Dinner complete, the Boy and I headed down to the trampoline as L and K went through the day’s Polish lessons. As we jumped, we found ourselves eventually lying on our backs staring up at the trees above us. For several weeks this summer, he was afraid that, as the wind blew, the trees could very easily come toppling down on us. Today, we just lay there watching the sun slowly disappear and the glow of the leaves slowly dissipate.
We chatted about practice during breakfast. He was excited about the prospect of doing what we did yesterday with a lot of kids. All the running and kicking yesterday resulted in a lot of laughing, and that undoubtedly fueled his enthusiasm for today. I was a little worried that, as he’s done other times, the Boy might start having second thoughts as the moment approached, but there was none of that. We put his shoes on sans shin guards, which were too small we decided, and headed to the field.
We met the coach, and E began following the other children’s example and kicking goals. His first shots were comparatively strong, hard shots. The coach’s daughter, who was a couple of years older than the players, was standing in as goalie and E’s shot flew right by her into the back of the net. I remembered how relatively tentatively L would shoot goals at the beginning and thought this might be a good sign.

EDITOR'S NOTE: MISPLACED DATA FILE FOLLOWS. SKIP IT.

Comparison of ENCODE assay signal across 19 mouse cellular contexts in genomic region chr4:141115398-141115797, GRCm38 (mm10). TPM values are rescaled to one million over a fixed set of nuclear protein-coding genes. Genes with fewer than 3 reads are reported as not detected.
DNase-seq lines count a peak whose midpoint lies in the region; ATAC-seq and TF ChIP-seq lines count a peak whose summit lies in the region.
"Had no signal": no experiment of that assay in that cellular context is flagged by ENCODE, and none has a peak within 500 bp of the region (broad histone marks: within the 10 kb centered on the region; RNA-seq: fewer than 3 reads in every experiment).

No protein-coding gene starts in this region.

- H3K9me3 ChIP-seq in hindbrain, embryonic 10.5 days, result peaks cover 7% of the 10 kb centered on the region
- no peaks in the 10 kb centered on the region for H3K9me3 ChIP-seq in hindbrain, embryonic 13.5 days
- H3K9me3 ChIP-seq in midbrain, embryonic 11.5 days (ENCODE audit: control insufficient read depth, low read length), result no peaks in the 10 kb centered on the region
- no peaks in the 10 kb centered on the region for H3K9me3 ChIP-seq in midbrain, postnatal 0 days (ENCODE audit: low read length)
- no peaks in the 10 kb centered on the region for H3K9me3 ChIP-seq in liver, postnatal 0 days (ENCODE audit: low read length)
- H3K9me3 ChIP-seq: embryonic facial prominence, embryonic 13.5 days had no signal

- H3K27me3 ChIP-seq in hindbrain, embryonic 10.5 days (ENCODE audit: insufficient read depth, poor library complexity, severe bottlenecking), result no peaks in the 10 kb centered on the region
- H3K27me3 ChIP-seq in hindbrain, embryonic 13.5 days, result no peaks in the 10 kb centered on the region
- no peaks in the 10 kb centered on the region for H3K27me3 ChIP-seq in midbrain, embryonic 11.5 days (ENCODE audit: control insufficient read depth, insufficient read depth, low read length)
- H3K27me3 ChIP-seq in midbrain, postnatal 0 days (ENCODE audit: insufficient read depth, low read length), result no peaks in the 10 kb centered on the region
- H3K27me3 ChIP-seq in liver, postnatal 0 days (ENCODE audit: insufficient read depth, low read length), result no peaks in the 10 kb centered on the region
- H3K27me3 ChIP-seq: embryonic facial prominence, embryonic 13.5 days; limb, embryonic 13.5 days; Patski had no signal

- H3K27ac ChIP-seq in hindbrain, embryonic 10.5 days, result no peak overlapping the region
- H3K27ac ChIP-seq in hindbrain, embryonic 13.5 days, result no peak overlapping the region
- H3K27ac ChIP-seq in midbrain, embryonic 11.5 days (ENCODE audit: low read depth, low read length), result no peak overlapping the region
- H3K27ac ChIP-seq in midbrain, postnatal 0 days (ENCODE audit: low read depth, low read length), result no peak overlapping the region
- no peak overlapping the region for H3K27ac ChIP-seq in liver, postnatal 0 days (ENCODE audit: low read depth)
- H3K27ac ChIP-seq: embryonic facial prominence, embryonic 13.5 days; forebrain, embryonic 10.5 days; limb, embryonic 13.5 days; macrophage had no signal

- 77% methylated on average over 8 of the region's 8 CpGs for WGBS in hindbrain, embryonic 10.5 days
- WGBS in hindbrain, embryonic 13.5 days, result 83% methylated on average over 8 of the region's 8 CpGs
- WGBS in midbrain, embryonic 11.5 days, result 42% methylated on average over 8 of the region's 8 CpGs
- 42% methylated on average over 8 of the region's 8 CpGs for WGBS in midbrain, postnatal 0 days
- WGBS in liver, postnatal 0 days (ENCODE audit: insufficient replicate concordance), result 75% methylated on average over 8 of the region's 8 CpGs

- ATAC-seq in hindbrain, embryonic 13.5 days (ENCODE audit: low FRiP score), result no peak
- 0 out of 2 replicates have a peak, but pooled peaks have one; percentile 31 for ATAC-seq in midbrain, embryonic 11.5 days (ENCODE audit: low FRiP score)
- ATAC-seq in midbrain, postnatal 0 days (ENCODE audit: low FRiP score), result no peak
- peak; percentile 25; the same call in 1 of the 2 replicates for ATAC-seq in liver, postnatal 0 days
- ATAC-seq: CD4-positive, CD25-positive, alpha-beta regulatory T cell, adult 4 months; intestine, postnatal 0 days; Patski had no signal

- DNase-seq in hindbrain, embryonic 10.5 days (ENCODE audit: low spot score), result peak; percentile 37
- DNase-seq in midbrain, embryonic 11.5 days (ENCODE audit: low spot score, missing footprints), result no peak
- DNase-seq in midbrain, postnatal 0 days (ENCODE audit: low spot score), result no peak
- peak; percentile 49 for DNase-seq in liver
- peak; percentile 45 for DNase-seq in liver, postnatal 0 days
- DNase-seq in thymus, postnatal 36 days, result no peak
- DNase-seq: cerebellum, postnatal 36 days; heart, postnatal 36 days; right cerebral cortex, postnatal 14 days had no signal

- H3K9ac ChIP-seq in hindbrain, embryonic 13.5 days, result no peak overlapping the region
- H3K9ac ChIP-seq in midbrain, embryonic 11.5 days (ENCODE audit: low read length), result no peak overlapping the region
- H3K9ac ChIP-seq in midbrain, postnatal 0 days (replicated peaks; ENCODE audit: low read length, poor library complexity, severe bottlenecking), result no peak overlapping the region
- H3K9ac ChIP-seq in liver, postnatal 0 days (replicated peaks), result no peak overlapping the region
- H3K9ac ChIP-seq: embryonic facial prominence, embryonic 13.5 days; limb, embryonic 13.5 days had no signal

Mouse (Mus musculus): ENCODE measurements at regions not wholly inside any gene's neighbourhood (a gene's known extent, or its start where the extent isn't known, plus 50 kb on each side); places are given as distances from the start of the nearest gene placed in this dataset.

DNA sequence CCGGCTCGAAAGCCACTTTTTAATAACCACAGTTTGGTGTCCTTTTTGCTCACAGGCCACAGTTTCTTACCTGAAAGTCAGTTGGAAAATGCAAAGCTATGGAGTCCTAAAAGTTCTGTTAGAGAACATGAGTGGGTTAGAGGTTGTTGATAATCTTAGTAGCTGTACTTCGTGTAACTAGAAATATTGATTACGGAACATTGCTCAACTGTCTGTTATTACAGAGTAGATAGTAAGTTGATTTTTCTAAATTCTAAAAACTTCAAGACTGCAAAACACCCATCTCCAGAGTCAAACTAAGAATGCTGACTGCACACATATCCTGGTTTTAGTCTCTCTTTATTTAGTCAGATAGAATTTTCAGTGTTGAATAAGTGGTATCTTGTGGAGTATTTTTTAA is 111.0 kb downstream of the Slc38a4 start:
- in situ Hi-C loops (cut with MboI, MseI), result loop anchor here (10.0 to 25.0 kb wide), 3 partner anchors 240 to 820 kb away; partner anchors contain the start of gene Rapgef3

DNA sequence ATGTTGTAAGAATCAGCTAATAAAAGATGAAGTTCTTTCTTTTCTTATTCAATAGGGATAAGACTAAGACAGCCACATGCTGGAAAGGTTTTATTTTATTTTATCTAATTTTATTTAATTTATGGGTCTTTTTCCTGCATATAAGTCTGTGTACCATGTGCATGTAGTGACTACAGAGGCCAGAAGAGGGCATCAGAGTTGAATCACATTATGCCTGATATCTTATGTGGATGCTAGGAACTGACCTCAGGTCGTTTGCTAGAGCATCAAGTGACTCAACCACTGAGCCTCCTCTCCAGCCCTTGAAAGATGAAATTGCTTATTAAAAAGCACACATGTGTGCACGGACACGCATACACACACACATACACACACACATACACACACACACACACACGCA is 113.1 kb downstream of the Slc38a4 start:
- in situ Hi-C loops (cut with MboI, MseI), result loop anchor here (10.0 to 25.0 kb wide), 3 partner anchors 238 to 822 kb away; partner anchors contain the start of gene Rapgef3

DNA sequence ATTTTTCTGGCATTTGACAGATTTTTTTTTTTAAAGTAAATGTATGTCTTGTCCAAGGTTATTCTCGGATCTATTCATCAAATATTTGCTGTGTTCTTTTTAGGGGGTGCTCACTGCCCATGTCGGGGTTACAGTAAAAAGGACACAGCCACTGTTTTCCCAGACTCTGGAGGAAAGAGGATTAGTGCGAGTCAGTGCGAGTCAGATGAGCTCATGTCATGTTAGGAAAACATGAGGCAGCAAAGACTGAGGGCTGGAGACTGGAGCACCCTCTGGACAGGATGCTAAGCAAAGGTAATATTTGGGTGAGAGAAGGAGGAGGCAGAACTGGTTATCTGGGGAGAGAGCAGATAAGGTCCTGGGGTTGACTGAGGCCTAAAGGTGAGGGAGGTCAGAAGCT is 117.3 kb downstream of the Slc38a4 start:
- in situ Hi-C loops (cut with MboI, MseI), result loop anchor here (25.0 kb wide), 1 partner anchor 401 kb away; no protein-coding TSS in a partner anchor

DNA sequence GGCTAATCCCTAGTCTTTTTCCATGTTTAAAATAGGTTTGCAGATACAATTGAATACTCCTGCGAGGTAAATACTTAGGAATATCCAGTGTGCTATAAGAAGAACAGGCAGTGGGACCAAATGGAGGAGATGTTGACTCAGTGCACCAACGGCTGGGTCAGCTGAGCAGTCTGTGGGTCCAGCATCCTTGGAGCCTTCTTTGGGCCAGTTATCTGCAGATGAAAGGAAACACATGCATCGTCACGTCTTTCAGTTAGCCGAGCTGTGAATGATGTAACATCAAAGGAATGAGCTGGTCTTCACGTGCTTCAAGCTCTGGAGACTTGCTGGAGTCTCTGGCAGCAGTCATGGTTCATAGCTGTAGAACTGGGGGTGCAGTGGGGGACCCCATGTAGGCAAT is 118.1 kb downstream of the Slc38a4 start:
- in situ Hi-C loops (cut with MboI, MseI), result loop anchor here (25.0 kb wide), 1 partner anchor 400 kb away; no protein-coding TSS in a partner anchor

Practice shifted and the coach explained to the little ones what dribbling is and set them off toward the mid-field. Some children set off at a light jog, kicking the ball a few feet in front of them and running to catch up. Others kicked it with all their might and ran to the ball. E and a few others delicately pushed the ball with each foot as he stepped forward, a slow and deliberate journey to the mid-field. Yesterday, it was the opposite: wild abandon, kicking the ball and running as fast as he could. Such a change today. “He’s not doing it like we practiced yesterday,” I thought, wondering why he was being so very careful. It might have been tempting to compare his journey to other children’s, but to what end? He is who he is, and he was doing the exercise the way he felt comfortable doing it. I was thankful for that.